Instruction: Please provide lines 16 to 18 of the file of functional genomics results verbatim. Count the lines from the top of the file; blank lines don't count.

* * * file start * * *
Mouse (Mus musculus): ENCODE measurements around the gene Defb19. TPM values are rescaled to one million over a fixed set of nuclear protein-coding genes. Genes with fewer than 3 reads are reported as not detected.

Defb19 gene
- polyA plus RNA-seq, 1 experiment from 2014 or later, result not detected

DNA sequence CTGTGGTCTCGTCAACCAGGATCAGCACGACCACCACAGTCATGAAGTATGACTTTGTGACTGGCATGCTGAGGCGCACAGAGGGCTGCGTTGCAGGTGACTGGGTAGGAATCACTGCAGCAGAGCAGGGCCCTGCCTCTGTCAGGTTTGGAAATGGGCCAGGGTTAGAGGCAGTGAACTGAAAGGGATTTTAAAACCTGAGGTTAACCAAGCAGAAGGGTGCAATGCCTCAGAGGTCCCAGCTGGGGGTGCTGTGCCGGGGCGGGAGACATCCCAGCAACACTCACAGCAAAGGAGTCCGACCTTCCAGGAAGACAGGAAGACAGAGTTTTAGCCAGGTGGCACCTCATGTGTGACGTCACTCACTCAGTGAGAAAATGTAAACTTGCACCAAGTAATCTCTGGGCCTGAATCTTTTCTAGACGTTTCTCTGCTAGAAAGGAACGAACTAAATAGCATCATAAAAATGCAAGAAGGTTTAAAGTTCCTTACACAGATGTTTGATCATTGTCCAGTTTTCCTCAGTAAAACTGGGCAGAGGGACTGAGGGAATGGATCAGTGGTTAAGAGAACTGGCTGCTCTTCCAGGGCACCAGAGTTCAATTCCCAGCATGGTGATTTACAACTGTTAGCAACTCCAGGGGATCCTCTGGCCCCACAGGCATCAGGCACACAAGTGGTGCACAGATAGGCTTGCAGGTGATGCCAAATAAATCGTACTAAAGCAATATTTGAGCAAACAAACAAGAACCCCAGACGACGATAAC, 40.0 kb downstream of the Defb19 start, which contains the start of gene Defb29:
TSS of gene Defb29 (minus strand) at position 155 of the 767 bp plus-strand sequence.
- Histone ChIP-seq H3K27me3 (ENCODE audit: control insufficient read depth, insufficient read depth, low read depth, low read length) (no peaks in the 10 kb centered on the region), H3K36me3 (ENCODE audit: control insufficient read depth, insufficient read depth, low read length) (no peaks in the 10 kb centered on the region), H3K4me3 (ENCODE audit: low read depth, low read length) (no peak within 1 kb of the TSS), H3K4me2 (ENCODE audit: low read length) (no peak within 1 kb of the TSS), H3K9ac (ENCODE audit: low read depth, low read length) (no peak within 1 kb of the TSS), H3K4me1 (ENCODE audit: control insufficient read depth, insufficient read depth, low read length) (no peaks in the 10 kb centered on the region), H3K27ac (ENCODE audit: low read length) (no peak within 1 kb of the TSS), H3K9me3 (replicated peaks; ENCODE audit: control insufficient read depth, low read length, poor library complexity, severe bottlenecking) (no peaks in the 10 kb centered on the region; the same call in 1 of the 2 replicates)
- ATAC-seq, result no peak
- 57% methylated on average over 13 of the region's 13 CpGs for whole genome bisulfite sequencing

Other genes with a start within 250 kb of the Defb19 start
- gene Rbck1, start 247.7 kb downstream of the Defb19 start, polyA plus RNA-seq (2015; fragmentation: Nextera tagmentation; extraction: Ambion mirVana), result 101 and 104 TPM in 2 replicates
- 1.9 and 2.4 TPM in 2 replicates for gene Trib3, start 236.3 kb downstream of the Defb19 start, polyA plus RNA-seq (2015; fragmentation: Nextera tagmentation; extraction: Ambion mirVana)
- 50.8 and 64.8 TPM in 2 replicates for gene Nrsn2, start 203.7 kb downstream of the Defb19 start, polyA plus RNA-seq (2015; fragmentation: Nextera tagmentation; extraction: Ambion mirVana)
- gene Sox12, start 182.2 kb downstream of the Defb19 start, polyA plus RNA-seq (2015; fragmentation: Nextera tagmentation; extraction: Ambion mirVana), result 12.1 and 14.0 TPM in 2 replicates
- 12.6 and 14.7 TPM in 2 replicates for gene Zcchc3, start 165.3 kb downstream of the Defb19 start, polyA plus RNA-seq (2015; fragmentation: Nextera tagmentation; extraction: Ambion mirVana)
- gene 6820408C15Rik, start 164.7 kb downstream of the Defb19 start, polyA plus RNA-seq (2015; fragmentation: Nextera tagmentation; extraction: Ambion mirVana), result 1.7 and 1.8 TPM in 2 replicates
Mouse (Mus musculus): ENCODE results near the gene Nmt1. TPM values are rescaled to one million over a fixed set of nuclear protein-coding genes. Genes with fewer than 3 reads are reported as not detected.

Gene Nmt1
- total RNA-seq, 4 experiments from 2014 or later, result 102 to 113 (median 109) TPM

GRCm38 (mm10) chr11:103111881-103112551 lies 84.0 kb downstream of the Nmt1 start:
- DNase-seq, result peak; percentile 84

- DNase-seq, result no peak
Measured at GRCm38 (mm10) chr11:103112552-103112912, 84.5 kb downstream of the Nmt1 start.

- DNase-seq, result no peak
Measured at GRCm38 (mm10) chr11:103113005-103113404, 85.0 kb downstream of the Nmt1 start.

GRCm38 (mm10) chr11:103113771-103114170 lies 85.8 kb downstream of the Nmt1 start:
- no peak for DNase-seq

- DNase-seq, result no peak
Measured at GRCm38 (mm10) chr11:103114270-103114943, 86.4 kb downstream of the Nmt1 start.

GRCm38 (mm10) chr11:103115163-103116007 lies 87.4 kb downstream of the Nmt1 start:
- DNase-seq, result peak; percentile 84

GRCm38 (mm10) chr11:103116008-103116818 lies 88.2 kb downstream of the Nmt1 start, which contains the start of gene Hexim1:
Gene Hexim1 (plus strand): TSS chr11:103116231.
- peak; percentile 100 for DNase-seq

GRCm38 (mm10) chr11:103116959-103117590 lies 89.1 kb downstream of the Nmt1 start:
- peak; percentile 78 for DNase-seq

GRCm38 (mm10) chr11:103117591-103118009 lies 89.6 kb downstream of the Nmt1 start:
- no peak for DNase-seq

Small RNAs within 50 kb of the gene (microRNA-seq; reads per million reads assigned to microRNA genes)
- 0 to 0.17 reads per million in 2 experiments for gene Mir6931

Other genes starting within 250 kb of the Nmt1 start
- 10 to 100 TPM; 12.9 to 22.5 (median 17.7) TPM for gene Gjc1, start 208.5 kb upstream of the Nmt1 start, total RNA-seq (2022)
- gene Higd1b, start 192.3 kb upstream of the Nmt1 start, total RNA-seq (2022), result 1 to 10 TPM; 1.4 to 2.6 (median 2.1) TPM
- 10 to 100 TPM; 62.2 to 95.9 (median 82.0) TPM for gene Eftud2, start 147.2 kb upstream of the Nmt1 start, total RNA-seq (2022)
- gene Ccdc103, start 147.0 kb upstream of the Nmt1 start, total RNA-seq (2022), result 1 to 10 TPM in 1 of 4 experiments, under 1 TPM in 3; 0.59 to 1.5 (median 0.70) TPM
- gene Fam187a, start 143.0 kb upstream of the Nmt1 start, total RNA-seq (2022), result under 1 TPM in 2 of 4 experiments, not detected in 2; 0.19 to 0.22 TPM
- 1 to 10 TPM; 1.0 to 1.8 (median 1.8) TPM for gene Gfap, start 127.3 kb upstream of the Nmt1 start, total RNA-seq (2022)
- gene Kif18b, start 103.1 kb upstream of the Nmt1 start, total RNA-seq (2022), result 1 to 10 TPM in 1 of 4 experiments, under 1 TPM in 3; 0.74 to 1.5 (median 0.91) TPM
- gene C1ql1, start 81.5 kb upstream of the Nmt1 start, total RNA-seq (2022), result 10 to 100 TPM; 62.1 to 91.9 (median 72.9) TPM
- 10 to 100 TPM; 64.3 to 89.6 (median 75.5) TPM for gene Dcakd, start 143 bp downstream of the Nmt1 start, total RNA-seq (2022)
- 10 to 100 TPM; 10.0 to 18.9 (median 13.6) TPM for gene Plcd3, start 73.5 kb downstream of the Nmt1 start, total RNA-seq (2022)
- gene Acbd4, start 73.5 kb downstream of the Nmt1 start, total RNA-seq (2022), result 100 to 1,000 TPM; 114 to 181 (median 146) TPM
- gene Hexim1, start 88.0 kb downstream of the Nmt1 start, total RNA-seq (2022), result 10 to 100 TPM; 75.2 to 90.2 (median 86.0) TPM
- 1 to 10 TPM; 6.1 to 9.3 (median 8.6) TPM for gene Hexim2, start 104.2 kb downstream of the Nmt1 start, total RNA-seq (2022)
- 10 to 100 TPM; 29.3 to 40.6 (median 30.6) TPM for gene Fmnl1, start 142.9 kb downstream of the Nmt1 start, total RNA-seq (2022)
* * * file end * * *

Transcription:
Mouse (Mus musculus): ENCODE results near the gene Nmt1. TPM values are rescaled to one million over a fixed set of nuclear protein-coding genes. Genes with fewer than 3 reads are reported as not detected.

Gene Nmt1
- total RNA-seq, 4 experiments from 2014 or later, result 102 to 113 (median 109) TPM